Growing up, multiflora rose was one of those four-letter words in my house. This plant was introduced to the United States in the 1860s and promoted as a way to prevent erosion, establish “living fences” and provide rootstock for ornamental roses.
If you have run across this plant, you understand that the best intentions of those who introduced it have run amuck. According to Research Note NRS-182 from the U.S. Forest Service, the plant is now found throughout much of the United States and Canada, restricts growth of preferred plants and forms dense thickets with large thorns that most pasture animals, and many farm workers, will not brave.
To add to the issue, the shrub can produce 1 million seeds per year that can remain viable in the soil for 20 years and also reproduces by layering, where the stem of the plant can form roots at any points where it touches the ground.
My family farm’s most hated plant is considered an invasive plant. An invasive plant is described as, “a species that is non-native (or alien) to the ecosystem under consideration; and, whose introduction causes or is likely to cause economic or environmental harm or harm to human health” by the U.S. Department of Agriculture.
With modern transportation, and the habit of invasive plants to spread quickly, I am certain that every piece of farmland in Ohio has its own version of plants that do not belong that they deal with. Managing invasives can be difficult for many reasons. As new plants are introduced to an area, either for a specific reason or if they accidentally hitch a ride on equipment, they can establish quicker than any plant that is desired.
Some invasive plants can cause physical harm to humans and animals, including poison hemlock and wild parsnip. Some cause loss of land for production, including multiflora rose and autumn olive. Others compete with plants being cultivated for production, including some brome and thistle varieties.
Some, like tree of heaven (Ailanthus} serves as host to other invasive species like the spotted lanternfly, which is has been found in parts of Ohio and is making quick headway in the state.
There are numerous reasons that invasive plans and animals quickly become problems. Conditions they are introduced into often provide them with conditions where they can produce quickly. They do not have to deal with native predators, host species, diseases, or life cycles that often serve to control populations in their native locations.
So how do landowners deal with invasive species? There are a few methods that can help, but I am afraid there are seldom any magic answers for these issues.
The first step in controlling invasive populations is to be able to properly identify them. Pasture walks and inspections are vital for many reasons and knowing where you may have unwanted plants taking root is among them.
For example, one Palmer amaranth plant can produce between 100,000 and 500,000 small seeds that are well adapted to no-tillage conditions. If you have one of these plants near a fence line bordering a road, in one to two years, you could lose a significant section of your available pasture to the plant.
Search extension resources at Ohioline.osu.edu or visit the Ohio Invasive Plants Council webpage for information on invasive identification in your area.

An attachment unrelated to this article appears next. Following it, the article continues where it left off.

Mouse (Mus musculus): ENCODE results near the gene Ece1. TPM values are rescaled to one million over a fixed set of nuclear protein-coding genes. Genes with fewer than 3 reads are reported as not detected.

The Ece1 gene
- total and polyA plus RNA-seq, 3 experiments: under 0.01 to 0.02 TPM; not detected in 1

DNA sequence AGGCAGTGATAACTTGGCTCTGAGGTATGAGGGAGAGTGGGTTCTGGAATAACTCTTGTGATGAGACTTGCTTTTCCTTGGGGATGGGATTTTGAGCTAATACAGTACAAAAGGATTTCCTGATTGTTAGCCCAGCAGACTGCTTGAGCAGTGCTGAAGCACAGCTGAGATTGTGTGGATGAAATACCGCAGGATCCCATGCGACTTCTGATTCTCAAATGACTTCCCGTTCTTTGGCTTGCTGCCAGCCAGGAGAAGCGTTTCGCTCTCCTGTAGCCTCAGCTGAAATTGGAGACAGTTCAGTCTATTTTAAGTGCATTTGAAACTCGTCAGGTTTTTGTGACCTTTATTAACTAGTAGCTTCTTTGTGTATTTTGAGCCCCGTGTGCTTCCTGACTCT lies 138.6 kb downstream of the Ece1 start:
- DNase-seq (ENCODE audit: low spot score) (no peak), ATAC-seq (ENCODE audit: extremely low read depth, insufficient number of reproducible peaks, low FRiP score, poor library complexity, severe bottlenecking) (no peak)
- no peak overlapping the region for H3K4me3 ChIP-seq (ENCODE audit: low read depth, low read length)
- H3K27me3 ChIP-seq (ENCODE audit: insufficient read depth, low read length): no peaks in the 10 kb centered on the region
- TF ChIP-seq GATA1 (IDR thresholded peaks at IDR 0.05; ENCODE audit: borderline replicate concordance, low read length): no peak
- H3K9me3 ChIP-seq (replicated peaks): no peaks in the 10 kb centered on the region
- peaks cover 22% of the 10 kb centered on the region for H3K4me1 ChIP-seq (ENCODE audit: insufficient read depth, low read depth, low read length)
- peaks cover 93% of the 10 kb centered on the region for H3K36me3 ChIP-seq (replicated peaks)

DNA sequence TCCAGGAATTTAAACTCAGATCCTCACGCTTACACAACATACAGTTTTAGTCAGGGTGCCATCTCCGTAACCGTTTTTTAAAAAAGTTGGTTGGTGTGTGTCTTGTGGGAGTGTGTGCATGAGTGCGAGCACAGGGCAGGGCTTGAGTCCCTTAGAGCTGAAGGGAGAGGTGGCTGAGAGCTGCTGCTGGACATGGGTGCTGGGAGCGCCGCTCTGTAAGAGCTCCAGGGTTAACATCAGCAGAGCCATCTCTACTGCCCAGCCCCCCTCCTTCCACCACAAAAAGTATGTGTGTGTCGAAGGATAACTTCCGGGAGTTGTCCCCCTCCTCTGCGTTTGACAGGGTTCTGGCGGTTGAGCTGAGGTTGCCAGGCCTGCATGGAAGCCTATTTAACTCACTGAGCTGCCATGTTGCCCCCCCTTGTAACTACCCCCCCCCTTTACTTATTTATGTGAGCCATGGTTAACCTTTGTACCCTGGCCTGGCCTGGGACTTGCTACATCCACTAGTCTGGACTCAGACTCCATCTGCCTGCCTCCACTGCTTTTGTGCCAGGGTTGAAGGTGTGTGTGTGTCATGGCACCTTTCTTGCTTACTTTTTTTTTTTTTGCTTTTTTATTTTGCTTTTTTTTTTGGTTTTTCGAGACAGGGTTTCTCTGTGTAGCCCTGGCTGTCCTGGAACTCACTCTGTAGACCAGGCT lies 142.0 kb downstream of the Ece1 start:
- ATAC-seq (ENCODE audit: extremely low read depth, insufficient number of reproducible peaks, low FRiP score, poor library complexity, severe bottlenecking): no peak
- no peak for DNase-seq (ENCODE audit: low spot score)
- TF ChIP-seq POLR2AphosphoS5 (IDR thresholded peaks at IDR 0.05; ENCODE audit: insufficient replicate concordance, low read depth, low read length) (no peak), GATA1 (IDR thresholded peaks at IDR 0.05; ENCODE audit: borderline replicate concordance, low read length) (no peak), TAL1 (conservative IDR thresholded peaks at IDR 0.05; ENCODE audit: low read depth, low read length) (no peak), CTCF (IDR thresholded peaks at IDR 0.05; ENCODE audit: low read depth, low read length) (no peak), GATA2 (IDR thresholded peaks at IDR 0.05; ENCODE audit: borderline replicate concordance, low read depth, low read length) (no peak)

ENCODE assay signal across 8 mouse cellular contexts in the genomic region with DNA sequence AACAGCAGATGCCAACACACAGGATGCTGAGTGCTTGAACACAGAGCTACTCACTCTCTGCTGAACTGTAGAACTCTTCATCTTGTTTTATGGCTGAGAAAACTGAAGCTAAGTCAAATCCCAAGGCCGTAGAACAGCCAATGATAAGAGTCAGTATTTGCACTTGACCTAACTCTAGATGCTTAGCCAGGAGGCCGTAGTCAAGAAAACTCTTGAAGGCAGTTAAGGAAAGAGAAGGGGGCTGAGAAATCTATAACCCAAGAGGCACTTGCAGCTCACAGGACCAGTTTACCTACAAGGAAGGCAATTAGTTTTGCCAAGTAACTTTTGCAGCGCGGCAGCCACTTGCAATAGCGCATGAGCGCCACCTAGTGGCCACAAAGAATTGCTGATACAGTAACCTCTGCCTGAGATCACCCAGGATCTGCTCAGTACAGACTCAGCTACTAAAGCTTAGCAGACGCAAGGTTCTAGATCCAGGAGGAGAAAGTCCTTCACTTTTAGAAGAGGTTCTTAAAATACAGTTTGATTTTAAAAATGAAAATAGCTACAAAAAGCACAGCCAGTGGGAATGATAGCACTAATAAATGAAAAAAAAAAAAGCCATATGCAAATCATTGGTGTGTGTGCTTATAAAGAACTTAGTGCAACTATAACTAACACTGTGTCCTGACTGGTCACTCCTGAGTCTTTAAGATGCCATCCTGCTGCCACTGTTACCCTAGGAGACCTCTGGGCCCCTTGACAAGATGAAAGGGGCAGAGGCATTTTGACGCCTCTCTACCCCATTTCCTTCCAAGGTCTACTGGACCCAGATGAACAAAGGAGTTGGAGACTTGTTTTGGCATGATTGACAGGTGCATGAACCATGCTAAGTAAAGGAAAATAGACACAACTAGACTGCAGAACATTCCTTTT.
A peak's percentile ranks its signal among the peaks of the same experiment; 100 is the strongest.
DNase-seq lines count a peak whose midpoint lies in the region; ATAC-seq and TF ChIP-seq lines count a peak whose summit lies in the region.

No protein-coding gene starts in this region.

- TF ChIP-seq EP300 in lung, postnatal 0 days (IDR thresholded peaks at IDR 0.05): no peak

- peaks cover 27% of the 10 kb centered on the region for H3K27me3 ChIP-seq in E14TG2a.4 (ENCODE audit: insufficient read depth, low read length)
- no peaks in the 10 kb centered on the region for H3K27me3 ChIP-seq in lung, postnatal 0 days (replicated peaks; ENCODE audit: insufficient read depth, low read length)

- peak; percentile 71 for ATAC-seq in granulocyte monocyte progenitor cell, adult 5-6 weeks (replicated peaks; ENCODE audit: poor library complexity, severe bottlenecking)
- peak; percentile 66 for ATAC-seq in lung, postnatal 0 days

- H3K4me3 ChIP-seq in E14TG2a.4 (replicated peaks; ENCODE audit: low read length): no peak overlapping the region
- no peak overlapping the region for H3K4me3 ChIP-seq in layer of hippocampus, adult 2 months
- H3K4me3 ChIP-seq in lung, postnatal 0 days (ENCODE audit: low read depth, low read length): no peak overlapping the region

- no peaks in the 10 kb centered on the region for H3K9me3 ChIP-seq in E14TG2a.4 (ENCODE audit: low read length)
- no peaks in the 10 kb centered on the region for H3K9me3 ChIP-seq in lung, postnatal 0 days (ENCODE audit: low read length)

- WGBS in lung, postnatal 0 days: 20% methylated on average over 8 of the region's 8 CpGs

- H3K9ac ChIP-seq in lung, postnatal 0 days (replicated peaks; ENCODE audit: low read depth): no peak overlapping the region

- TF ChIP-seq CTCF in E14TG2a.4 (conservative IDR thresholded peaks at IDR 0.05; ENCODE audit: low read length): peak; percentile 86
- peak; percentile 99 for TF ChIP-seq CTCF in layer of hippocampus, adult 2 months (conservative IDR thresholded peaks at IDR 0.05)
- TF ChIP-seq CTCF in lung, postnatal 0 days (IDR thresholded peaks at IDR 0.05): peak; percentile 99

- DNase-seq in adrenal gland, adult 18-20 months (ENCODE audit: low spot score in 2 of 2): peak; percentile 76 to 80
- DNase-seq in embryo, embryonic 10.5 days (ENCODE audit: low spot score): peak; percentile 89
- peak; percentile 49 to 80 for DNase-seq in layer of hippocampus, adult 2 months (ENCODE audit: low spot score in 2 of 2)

Branching out in your production practices can be a benefit in controlling invasives. Research from the University in Missouri showed that adding goats to the grazing plan helped to control non-native and unwanted stands of lespedeza in their trials.
Cattle had avoided the plant due to bitter taste and woody stems of mature plants. Goats are browsers will often eat items grazing animals avoid. The goats also benefited because lespedeza also served as a natural anti-parasitic due to the tannins produced by the plant. While it is a native plant, we have noticed that our goats love to eat poison ivy, which is a bonus to this allergic educator.
Some invasive plants are actually a good source of nutrition, including goldenrod, Canada thistle, spotted knapweed and milkweed, but grazing animals do not eat them. A long-term study from Utah State University showed that eating is a learned behavior from mothers and herd mates, along with their body reactions to plants. Teaching animals to eat invasive plants can be a time-consuming process to start, but once some “trainees” get the idea, they will spread the word in your herds.
The idea is to not force animals into eating something by depriving them, but introducing new items over time, often enhanced by treats of things such as molasses to entice animals to try new things. Think of Mary Poppins’ “A Spoonful of Sugar” method. Slowly introduce new items into a mix of familiar ones and increase until they are eating what you do not desire.
While it may not fit well in your pasture management plans, close mowing can help control several invasive plants, including milkweed and hemp dogbane. But mowing closely must be repeated several times to experience some control and must be completed before the plant goes to seed.
Making sure equipment has been cleaned between fields can help slow the movement of unwanted plants, especially equipment that has been used to mow these target areas. Research is ongoing on methods of chemical and other controls as plants find footing in new areas.
As with most things in farming, there are no simple solutions to this issue. Planning and research will help arm farmers and landowners to handle issues in line with their management plans. If you have questions about best practices, or would simply like more information on this topic, please contact your local extension office.
STAY INFORMED. SIGN UP!
Up-to-date agriculture news in your inbox!